LAS VEGAS — The U.S. 9th Circuit Court of Appeals in San Francisco has launched an investigation of a federal judge who awarded more than $4.8 million in judgments and fees without apparently disclosing his personal, political and business ties to those who benefited, two sources close to the inquiry told The Times.
U.S. District Judge James C. Mahan of Las Vegas, a popular state judge who joined the federal bench in 2002 after his nomination by President Bush, was the subject of Times investigative reports in June.
Investigations of federal judges are confidential. However, two people independently familiar with the matter said that a law firm hired by the 9th Circuit has scheduled interviews with key figures in the Mahan case.
The law firm was hired by the 9th Circuit "to investigate and make a recommendation" regarding possible disciplinary action for Mahan, one of the sources said.
The sources spoke on condition of anonymity because they might run afoul of the court's secrecy requirements for judicial inquiries. Ninth Circuit confidentiality rules apply to "any person in any proceeding" and provide that violators "could be held in contempt."
The federal investigation follows several reforms initiated at the state level after the series of Times articles exposing irregularities in the Las Vegas judiciary. The measures include the appointment last month of a 30-member statewide commission "to investigate and make recommendations" for reforming the state justice system.
On Mahan, the articles detailed how he awarded fees in a dozen state and federal cases to a former client and business associate who twice served as his judicial campaign treasurer and who was instrumental in getting him appointed to the bench.
Mahan also approved additional fees for his former law partner, who was providing free legal services for both the judge's wife and the judge's executive judicial assistant, and with whom the judge was still tied financially through property ownership and a profit sharing plan.
A search of court records found no indication that he disclosed his ties to those who were awarded the judgments and fees.
Mahan angrily denied any wrongdoing before publication of the articles, and has not responded to questions and repeated phone calls since.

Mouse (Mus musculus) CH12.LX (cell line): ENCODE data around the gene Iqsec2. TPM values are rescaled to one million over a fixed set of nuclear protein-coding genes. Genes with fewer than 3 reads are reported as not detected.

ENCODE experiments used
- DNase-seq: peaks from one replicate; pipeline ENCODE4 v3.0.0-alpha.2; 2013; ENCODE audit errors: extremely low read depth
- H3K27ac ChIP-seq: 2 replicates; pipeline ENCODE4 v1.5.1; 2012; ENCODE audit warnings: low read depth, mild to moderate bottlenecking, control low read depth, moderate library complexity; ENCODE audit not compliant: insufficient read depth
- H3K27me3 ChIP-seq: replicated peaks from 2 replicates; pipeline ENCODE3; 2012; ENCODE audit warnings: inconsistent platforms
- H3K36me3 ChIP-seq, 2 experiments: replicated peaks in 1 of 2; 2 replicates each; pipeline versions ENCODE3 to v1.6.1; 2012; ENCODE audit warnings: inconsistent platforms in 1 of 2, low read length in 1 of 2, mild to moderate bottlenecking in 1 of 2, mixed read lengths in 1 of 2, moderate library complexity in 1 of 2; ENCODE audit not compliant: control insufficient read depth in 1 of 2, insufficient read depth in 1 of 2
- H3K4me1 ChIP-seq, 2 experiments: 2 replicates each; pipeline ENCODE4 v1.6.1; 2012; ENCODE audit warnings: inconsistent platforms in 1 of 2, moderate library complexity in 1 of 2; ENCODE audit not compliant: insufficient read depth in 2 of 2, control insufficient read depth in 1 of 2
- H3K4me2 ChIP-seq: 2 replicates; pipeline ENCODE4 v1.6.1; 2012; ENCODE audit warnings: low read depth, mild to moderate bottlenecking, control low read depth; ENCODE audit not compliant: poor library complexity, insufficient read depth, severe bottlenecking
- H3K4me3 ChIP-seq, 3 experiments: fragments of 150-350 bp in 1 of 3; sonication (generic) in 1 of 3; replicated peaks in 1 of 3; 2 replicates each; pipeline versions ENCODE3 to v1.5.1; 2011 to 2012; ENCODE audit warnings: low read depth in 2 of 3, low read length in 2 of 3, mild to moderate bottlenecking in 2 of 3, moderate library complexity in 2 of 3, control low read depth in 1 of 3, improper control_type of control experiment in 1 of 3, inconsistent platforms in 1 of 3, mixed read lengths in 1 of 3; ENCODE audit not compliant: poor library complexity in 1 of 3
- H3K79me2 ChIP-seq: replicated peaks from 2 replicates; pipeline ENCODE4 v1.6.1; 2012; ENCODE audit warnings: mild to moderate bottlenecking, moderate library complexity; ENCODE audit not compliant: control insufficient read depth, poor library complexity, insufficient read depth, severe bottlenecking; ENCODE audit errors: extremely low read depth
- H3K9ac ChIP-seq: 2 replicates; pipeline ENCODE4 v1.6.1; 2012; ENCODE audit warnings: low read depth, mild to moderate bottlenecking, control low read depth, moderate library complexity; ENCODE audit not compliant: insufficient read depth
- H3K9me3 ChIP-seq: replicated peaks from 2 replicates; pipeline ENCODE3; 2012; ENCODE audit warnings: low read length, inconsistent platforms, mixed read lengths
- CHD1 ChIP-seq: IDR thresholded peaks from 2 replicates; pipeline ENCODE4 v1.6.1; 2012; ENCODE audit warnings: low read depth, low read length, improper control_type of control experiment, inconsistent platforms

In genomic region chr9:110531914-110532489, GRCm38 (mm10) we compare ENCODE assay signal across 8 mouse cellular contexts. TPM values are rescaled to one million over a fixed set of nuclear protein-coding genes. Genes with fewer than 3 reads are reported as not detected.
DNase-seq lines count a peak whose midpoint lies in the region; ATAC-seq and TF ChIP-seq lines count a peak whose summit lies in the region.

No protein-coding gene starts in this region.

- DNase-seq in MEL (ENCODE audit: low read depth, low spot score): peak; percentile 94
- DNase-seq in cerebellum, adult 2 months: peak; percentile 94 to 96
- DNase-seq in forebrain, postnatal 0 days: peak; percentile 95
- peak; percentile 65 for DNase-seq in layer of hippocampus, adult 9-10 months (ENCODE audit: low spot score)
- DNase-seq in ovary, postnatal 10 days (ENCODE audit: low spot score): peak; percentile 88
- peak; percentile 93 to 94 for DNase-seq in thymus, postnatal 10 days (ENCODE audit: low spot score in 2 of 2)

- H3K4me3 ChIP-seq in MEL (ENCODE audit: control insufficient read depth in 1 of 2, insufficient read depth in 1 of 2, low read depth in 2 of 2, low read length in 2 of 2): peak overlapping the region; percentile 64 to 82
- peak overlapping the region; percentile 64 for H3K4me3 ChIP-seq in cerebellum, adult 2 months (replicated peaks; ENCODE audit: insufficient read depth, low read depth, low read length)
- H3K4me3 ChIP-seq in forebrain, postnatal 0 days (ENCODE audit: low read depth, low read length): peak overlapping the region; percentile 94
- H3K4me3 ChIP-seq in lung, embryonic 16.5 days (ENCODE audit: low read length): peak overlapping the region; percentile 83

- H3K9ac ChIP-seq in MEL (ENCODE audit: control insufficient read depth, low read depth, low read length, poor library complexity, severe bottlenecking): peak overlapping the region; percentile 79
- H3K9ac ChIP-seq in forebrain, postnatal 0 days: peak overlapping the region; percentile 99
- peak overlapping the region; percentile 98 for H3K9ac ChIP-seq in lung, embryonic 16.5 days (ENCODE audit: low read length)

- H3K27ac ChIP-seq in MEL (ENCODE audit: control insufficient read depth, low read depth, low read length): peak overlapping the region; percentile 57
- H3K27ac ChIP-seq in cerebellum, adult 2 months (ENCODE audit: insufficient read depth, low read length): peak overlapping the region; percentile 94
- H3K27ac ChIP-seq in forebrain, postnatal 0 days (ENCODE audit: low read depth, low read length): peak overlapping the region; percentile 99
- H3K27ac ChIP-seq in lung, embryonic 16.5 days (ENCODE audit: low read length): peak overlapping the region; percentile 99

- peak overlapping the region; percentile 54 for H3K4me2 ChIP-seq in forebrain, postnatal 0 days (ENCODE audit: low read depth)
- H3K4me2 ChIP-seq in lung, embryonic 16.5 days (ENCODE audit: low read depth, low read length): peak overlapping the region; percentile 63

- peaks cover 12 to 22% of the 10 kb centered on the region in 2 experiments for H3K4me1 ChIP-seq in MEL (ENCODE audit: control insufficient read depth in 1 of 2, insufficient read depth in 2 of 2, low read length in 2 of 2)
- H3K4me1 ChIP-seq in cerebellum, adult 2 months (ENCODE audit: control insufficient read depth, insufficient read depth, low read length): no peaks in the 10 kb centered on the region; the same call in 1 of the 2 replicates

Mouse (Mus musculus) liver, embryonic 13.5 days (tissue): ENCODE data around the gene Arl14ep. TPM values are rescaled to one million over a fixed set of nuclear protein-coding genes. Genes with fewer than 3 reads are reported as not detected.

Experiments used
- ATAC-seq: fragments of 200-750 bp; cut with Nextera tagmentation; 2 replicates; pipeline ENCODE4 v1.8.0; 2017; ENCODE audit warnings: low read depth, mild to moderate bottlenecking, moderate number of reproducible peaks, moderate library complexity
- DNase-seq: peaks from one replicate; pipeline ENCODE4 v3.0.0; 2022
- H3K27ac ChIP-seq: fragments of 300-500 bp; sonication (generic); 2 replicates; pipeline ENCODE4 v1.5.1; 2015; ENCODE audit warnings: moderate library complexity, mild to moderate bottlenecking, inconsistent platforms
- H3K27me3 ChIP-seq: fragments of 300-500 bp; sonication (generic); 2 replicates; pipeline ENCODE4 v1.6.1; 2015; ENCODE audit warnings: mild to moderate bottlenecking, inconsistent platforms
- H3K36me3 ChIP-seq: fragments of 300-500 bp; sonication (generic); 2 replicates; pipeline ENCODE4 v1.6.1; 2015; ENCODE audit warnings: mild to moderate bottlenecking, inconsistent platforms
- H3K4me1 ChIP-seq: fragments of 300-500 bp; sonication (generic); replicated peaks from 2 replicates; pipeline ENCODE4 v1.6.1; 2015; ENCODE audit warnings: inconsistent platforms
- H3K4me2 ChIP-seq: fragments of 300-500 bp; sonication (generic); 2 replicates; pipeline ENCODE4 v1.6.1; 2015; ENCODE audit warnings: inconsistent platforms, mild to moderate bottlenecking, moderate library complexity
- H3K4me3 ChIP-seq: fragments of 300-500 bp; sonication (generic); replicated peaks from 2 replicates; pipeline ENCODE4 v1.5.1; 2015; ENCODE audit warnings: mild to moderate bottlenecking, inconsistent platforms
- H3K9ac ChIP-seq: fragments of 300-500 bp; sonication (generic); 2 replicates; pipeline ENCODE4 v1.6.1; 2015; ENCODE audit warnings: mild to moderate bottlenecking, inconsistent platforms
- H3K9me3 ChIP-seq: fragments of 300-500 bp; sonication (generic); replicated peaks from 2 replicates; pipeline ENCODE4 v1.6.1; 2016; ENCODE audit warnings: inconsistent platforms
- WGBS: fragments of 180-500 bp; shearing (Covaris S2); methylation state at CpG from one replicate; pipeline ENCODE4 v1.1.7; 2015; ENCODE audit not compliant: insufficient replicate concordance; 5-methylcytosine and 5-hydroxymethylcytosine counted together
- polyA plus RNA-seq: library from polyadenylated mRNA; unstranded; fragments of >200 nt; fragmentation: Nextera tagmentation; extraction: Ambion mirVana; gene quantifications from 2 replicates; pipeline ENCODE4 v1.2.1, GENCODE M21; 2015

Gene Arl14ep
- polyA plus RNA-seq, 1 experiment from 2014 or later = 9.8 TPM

The disclosures in June prompted U.S. District Judge Terry J. Hatter Jr. of Los Angeles, former chief judge of the U.S. District Court for the Central District of California, to publicly urge Chief Judge Mary M. Schroeder of the 9th Circuit, to investigate.
"I fully expect the chief judge to do something," Hatter said shortly after the articles appeared.
Bound by its strict rules of secrecy, the 9th Circuit, which oversees Nevada, California and seven other Western states, has kept silent on whether it is even considering an investigation.
But the hiring of an outside law firm by the 9th Circuit "suggests that a special committee has been appointed" by the chief judge to investigate Mahan, said Ronald D. Rotunda, a law professor at George Mason University who is an expert on legal ethics.
Special committees are appointed when the chief judge determines that an original complaint filed with the court clerk is credible and "raises an issue that should be investigated," according to rules of the 9th Circuit Judicial Council.
Special committees are then allowed to "arrange ... for the hiring of special staff to assist in the investigation," Judicial Council rules state. A federal judge said this "special staff" sometimes consists of an outside law firm.
Typically, a special committee passes its findings and recommendations to the council for further investigation, or, in the case of impeachment, referral to the Judicial Council of the United States.
Impeachment of federal judges, who are appointed for life, is rare, as is lesser disciplinary action such as censure. Only a few 9th Circuit judges are believed to have been disciplined in the last 15 years.
Mahan was one of eight former and current Nevada judges featured in the Times report in early June. The articles detailed how some state judges routinely ruled in favor of friends, former clients and business partners, and how they solicited campaign donations from lawyers appearing before them and then ruled favorably.
Reaction by the Nevada Supreme Court, which supervises the state judiciary, was immediate and is ongoing.
Last week, the state's highest court added two reform measures as rule changes to the Nevada Code of Judicial Conduct. The reforms were proposed in a petition filed last month by retiring Chief Justice Robert E. Rose and discussed in a public hearing Dec. 5.
One new rule requires judges to disclose their relationship to former law clerks appearing before them as attorneys for at least three years after the clerkship.